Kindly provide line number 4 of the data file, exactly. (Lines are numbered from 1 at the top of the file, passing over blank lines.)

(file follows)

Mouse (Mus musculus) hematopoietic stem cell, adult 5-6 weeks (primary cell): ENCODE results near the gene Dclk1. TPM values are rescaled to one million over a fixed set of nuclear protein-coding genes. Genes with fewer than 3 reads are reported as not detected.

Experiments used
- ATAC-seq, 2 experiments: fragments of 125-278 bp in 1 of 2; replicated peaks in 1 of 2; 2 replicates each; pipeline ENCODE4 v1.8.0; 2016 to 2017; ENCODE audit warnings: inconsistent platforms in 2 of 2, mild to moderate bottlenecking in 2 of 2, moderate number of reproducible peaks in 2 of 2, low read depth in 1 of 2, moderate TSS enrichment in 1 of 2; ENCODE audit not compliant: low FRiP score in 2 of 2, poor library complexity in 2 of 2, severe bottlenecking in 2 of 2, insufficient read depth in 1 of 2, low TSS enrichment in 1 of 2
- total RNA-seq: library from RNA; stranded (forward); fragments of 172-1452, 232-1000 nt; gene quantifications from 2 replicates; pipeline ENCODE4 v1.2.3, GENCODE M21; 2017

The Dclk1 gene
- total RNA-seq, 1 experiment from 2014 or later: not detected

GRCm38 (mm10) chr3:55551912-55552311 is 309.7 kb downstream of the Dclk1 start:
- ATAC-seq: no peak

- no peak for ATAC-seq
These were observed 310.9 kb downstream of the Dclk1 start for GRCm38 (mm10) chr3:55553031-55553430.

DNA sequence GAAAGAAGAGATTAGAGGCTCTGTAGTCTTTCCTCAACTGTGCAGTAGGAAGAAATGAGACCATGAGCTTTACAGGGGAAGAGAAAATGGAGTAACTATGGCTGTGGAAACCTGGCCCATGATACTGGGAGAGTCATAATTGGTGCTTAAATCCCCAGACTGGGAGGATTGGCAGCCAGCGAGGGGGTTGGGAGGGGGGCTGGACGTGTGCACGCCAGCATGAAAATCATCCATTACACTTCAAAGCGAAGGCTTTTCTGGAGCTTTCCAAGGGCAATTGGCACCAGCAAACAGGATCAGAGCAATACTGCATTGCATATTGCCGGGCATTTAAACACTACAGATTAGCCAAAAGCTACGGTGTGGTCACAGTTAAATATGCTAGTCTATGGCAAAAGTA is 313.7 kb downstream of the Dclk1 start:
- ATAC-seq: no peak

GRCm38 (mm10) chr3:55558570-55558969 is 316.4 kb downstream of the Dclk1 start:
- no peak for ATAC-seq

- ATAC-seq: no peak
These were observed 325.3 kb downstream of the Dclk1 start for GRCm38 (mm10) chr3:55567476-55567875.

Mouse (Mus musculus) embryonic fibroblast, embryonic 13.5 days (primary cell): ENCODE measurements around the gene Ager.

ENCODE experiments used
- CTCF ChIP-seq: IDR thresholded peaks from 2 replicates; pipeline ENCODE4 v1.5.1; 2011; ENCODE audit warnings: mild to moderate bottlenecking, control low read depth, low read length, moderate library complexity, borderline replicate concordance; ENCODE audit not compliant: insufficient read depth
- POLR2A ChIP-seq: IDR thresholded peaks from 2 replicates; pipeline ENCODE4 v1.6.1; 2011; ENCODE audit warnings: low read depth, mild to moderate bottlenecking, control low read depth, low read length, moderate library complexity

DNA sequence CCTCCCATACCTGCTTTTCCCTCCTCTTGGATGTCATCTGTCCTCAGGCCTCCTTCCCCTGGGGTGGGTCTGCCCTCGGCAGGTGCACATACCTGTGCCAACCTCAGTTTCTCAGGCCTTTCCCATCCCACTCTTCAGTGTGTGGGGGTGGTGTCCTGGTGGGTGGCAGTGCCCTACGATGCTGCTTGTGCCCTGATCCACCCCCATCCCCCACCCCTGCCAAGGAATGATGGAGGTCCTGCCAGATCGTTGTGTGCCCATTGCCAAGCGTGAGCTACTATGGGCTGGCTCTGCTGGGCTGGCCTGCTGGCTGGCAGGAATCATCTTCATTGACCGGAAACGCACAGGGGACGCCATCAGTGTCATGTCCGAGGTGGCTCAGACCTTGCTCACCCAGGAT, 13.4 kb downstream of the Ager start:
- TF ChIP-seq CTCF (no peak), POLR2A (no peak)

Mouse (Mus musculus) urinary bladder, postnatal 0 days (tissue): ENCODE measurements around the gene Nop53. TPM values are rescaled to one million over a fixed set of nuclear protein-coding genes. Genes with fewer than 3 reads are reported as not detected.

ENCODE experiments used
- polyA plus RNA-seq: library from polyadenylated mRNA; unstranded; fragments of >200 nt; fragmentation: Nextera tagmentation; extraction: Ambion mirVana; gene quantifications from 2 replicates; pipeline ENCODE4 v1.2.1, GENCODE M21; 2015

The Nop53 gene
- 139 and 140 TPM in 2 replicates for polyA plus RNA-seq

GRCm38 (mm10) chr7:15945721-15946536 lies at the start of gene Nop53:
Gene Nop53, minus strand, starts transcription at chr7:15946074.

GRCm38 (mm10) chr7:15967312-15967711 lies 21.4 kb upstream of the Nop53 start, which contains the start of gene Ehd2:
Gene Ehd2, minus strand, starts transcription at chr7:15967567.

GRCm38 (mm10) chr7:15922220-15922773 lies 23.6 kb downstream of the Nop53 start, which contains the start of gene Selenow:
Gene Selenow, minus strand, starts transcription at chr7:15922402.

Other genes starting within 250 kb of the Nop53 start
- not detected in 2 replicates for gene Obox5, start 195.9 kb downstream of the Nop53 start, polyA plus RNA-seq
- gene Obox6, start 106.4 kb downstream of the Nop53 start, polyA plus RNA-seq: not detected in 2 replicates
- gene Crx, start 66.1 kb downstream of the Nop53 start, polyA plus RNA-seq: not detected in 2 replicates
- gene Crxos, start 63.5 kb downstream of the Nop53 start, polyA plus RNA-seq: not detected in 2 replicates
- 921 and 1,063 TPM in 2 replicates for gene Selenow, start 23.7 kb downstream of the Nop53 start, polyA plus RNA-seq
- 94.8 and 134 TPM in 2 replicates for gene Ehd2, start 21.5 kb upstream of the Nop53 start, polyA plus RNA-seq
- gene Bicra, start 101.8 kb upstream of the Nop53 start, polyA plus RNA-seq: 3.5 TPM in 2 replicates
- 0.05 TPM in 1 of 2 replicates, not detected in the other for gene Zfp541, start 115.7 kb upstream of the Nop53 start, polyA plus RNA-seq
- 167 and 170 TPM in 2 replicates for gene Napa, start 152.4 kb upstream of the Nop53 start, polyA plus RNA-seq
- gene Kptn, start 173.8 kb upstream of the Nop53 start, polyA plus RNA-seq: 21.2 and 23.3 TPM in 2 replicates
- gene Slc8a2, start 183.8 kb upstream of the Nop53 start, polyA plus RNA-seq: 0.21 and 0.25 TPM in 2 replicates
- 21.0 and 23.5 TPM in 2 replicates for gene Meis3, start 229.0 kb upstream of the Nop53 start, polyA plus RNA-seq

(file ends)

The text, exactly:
- total RNA-seq: library from RNA; stranded (forward); fragments of 172-1452, 232-1000 nt; gene quantifications from 2 replicates; pipeline ENCODE4 v1.2.3, GENCODE M21; 2017